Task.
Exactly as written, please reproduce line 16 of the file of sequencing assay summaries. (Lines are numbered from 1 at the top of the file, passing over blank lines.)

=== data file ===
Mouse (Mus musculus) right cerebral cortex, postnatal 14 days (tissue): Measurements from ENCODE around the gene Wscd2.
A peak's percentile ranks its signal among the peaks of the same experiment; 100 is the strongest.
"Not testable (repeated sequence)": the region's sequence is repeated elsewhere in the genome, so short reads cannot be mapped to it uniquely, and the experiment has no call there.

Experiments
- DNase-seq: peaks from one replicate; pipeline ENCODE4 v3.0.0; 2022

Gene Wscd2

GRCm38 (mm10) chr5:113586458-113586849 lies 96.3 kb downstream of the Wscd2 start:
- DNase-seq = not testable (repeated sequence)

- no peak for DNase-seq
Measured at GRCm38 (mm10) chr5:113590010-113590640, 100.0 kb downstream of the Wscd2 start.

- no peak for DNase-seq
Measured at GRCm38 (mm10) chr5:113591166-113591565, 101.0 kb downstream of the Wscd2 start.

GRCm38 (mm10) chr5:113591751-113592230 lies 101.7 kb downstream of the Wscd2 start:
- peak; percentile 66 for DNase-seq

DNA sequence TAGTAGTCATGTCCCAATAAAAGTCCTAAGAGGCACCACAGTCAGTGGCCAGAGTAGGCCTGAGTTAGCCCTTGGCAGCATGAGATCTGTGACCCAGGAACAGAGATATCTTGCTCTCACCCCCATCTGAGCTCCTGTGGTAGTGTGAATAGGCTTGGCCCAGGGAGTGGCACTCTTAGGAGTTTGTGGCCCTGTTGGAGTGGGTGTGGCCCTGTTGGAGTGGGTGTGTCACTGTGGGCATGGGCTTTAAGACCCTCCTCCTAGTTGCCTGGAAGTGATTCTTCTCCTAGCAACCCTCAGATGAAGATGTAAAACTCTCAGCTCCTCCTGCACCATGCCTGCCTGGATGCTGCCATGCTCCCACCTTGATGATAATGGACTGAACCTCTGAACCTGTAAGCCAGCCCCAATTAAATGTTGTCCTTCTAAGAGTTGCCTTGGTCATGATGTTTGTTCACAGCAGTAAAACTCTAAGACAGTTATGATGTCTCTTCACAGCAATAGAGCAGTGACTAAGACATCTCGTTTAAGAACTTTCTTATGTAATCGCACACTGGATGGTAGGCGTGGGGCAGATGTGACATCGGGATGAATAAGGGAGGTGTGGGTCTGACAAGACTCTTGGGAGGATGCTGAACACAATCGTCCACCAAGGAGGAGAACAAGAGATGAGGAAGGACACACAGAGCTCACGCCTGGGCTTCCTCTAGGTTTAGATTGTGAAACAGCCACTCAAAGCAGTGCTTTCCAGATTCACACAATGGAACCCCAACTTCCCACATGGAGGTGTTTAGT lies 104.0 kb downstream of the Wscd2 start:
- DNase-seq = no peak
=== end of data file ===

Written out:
- DNase-seq = no peak